Kom Ombo (Arabic: كوم أمبو) is a town of some 60,000 people in Upper Egypt, 50 km north of Aswan.
Kom Ombo sits in an irrigated basin on the east bank of the Nile, producing sugar cane and corn. The reason to visit is its temple, built from circa 180 BC into Roman times; there is sure to be much older building beneath this area that has not yet been excavated.
The climate is hot desert, pleasantly warm in winter and blisteringly hot in summer. Imagine the slave labourers excavating and erecting the monumental stone in this heat.
|Climate chart (explanation)|
Trains from Cairo take 10 hr to Luxor then another 3 hr via Esna and Edfu to 1 Kom Ombo station, continuing to Aswan. There are 10-12 per day, so you should be able to avoid an early-hours arrival or departure. The temple is 5 km southwest of the station, so a taxi might be LE20 or a tuk-tuk LE10, or just walk.
Four of these trains, badged "Ordinary", stop at multiple little wayside halts, including Naj al Shatb al Kabir 5 km further south and only 2 km from the temple. There are few facilities here (though tuk-tuks wait 200 m north). Though, Kom Ombo might be a safer bet to get out again, with people around to ask if the delayed train is ever coming, and the option of taking the bus.
Take a felucca cruise on the Nile from Aswan or Luxor.
Cruise boats between Luxor and Aswan regularly stop here. The temple is right beside the dock.
- 1 Temple of Kom Ombo. An unusual double Temple of Sobek and of Haroeris built in the reign of Ptolemy VI (186-147 BC); there were earlier shrines but little remains of those. The temple was damaged in the earthquake of 1992 but has been repaired. You enter through a pylon on the west side into a courtyard of partly-coloured columns. From here pass into the pronaos, the inner columned hall, intricately carved. The ceremonial doorway on the north side (left) is for falcon-headed Haroeris, the doorway south side (right) is for crocodile-headed Sobek. From there pass further antechambers and shrines or chapels to the inner temple. Outside on the east flank is an intriguing depiction of the Roman Emperor Trajan presenting surgical instruments to Haroeris. Other partially restored or incomplete buildings dot the site. The adjacent Crocodile Museum (included in your ticket) shows items of the cult of Sobek. Over 300 mummified crocodiles were found here, you'll probably be content with the handful on display. Exploration of the temple complex is far from complete and in 2018 a sphinx was found, 28 cm by 38 cm, of similar date to the temple. Adult LE140.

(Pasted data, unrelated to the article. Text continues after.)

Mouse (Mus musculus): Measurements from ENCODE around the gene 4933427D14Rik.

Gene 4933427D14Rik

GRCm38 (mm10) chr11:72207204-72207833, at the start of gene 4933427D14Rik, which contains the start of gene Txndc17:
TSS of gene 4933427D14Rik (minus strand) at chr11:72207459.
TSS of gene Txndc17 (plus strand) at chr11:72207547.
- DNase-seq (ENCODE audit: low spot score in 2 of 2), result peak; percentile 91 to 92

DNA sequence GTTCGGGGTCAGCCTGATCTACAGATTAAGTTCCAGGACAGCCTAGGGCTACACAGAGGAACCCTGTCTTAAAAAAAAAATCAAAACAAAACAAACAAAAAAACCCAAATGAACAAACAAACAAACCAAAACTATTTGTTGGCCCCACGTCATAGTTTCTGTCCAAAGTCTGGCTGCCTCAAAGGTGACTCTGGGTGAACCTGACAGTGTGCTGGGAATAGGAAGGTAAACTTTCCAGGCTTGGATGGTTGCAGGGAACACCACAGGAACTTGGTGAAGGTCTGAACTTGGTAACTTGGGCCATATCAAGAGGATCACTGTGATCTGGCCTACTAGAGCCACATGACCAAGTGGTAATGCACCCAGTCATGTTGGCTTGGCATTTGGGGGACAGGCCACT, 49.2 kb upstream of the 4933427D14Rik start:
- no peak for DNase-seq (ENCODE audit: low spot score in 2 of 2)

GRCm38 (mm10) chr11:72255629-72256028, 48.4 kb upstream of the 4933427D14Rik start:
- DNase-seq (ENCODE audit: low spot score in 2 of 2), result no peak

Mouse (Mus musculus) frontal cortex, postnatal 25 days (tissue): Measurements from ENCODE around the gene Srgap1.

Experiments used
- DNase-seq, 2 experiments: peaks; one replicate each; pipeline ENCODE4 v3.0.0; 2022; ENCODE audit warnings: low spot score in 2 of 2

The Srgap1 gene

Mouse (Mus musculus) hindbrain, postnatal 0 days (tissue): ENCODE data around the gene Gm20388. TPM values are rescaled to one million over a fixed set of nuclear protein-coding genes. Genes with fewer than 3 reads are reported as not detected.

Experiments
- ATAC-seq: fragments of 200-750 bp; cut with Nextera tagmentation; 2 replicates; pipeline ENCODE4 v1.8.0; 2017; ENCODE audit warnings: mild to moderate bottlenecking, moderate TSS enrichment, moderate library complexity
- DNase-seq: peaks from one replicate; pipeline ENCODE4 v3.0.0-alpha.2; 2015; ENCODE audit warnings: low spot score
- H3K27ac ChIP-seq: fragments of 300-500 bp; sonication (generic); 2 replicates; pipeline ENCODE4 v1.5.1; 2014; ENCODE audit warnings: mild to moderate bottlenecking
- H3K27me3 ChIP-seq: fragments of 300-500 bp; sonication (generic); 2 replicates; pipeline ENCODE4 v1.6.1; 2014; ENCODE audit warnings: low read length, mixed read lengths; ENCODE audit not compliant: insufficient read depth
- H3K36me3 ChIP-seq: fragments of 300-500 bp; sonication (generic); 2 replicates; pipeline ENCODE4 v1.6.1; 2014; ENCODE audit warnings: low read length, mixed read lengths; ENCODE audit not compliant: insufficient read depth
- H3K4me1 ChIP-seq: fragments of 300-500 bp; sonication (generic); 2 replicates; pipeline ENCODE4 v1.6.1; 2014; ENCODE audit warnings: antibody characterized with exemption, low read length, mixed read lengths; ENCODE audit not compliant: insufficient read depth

- 2 Silsila. 15 km north of Kom Ombo, at a point where cliffs pinch the river channel. In the 18th Dynasty (circa 1500 BC) its sandstone became prized for monumental work, and was quarried here for use across the country. The quarries were both sides of the river but most points of interest are on the west bank. These include the Temple (or "Speos") of Horemheb, the two associated chapels of Panehesy and Paser, and various cenotaphs and inscriptions; plus the channels and tunnels of the quarry workings. On the east bank is the Temple of Kheny, and yet more quarries. You'll need a car or taxi to get here, or come on an organised tour.
Eat and drink
There are cafes at the foot of the temple, along the main road into town, and in town centre.
There's a handful of stores midtown near the "23 July" bridge over the railway tracks.
Hawkers with overpriced tat will hunt down any visitors looking like tourists.
There's a guesthouse in town, and a couple of others on the river island facing the temple, but no confirmation that they are still in business (as of April 2020). So unless a local agent can fix you up, plan on visiting Kom Ombo on a day trip or as a stopoff along the Luxor-Aswan road.
- 15 km north are the remarkable royal quarries of Silsila.
- The route south, upriver, leads to Aswan, which has an impressive collection of antiquities.
- North downriver are Edfu and Esna, small towns both with a temple; then unmissable Luxor with Karnak and the Valley of the Kings.